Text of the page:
People with diabetes can develop a foot ulcer. Older men are more likely to develop ulcers. People who use insulin are more prone to getting a foot ulcer, as are patients with diabetes-related kidney, eye, and heart disease. Overweight diabetics who smokes tobacco and use alcohol also plays a part in the developing foot ulcers.
How does ulcers form?
Ulcers form due to a combination of reasons, such as:
- Lack of feeling in the foot
- Poor circulation
- Irritation (such as friction or pressure)
Patients who have diabetes for many years can develop neuropathy, a reduced or complete lack of ability to feel pain in the feet due to nerve damage caused by elevated blood glucose levels over time. The nerve damage often occur without pain, and one may not even be aware of the issue. Your podiatrist can test feet for neuropathy with a tool called a Monofilament.
Vascular disease can complicate the foot ulcer, reducing the body’s healing system to heal and increasing the risk for an infection. Elevations in blood glucose can decrease the body’s ability to fight off a potential infection and also slow down the healing.
Are there any symptoms?
Many people who develop foot ulcers loses the ability to feel pain, pain is not a common symptom. Many times, the main noticeable thing is some drainage on your socks.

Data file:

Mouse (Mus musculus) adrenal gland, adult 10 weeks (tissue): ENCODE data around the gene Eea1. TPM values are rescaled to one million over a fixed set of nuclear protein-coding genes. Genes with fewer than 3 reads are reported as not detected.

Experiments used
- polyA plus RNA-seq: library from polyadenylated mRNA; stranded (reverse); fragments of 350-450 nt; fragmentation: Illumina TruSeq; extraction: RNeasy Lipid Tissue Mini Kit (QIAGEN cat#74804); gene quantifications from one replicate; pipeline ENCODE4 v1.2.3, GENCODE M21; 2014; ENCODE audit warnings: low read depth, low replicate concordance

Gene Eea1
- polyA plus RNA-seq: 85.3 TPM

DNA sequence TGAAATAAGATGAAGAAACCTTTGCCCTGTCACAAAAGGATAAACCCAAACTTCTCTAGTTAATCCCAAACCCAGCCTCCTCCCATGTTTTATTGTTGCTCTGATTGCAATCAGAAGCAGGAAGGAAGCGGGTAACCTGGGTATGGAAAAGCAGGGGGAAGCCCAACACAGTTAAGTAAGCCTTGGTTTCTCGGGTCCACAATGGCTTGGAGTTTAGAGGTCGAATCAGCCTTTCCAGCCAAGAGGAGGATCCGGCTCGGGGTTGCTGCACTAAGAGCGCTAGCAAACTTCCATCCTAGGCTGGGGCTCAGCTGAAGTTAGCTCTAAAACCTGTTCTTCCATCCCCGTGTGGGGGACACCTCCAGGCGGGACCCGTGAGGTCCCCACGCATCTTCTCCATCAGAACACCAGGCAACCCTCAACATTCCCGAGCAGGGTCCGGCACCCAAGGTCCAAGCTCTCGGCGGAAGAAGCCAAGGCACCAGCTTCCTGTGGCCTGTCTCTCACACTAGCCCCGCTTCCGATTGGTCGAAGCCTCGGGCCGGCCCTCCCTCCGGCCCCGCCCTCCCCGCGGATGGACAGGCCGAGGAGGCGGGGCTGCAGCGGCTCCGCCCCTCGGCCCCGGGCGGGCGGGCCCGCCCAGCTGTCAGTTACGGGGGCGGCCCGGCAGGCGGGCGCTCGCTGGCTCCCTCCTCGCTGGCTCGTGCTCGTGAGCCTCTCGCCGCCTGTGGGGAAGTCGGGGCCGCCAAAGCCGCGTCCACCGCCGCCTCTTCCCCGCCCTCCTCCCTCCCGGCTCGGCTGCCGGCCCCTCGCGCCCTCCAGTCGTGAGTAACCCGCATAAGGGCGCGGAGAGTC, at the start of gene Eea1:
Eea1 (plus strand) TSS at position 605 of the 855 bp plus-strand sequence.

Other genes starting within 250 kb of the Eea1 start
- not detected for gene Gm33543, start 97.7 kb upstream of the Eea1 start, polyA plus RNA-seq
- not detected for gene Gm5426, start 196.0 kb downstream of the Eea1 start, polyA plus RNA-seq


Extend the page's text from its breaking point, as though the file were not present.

Redness and swelling may also be associated with the ulceration and, if it has progressed significantly, an odor may be present.
Once an ulcer is recognized, seek a podiatrist medical care immediately. Foot ulcers in people with diabetes should be treated to reduce the risk of infection and amputation.
Diagnosis and Treatment
Factors to appropriately treat a diabetic foot ulcer:
- Prevention of infection
- Relieving pressure off the area, this process is called “off-loading”
- Remove dead skin and tissue, this process is called “debridement”
- Applying medication or dressings to the ulcer
- Managing blood glucose and other health problems
Not all ulcers are infected; however, if your podiatrist diagnose an infection, a treatment program of antibiotics, wound care, and possibly hospitalization can be necessary.
To keep an ulcer from becoming infected, people must:
- Keep blood glucose levels under tight control
- Keep the ulcer thoroughly clean and bandaged
- Daily wound cleansing
- Avoid walking barefoot.
For a wound to heal, there must be good circulation to the ulcerated area. Your podiatrist can determine circulation levels with noninvasive tests.
How to prevent a foot ulcer?
To determine if you are at high risk for developing a foot ulcer, here are strategies to prevent a foot ulcer:
- A foot deformity (e.g., bunion, hammer toe)
- History of a previous foot ulceration
- Poor circulation
Checking your feet daily is pivotal so you can find a potential problem as early as possible, especially between the toes—for cuts, bruises, cracks, blisters, redness, and ulcers.
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